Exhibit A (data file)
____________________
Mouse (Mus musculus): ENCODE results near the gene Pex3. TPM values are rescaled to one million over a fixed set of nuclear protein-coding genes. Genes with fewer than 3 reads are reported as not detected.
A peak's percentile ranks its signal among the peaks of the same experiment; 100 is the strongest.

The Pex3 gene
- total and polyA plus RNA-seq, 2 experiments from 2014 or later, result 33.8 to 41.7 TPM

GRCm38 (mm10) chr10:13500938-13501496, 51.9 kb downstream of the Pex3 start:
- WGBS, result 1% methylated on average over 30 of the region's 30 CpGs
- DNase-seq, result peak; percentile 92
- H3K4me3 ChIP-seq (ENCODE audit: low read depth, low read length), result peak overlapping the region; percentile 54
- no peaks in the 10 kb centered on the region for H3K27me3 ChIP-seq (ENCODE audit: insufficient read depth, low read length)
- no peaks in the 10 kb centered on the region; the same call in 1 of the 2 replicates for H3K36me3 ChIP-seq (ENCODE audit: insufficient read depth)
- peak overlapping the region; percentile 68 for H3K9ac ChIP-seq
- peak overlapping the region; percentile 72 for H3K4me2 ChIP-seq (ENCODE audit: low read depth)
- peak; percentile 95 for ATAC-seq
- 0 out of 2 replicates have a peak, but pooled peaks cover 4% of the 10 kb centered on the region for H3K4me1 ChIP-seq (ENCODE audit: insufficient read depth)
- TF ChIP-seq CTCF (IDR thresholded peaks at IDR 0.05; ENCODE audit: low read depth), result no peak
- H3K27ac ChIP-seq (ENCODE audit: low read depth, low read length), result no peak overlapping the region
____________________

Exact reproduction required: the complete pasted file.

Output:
Mouse (Mus musculus): ENCODE results near the gene Pex3. TPM values are rescaled to one million over a fixed set of nuclear protein-coding genes. Genes with fewer than 3 reads are reported as not detected.
A peak's percentile ranks its signal among the peaks of the same experiment; 100 is the strongest.

The Pex3 gene
- total and polyA plus RNA-seq, 2 experiments from 2014 or later, result 33.8 to 41.7 TPM

GRCm38 (mm10) chr10:13500938-13501496, 51.9 kb downstream of the Pex3 start:
- WGBS, result 1% methylated on average over 30 of the region's 30 CpGs
- DNase-seq, result peak; percentile 92
- H3K4me3 ChIP-seq (ENCODE audit: low read depth, low read length), result peak overlapping the region; percentile 54
- no peaks in the 10 kb centered on the region for H3K27me3 ChIP-seq (ENCODE audit: insufficient read depth, low read length)
- no peaks in the 10 kb centered on the region; the same call in 1 of the 2 replicates for H3K36me3 ChIP-seq (ENCODE audit: insufficient read depth)
- peak overlapping the region; percentile 68 for H3K9ac ChIP-seq
- peak overlapping the region; percentile 72 for H3K4me2 ChIP-seq (ENCODE audit: low read depth)
- peak; percentile 95 for ATAC-seq
- 0 out of 2 replicates have a peak, but pooled peaks cover 4% of the 10 kb centered on the region for H3K4me1 ChIP-seq (ENCODE audit: insufficient read depth)
- TF ChIP-seq CTCF (IDR thresholded peaks at IDR 0.05; ENCODE audit: low read depth), result no peak
- H3K27ac ChIP-seq (ENCODE audit: low read depth, low read length), result no peak overlapping the region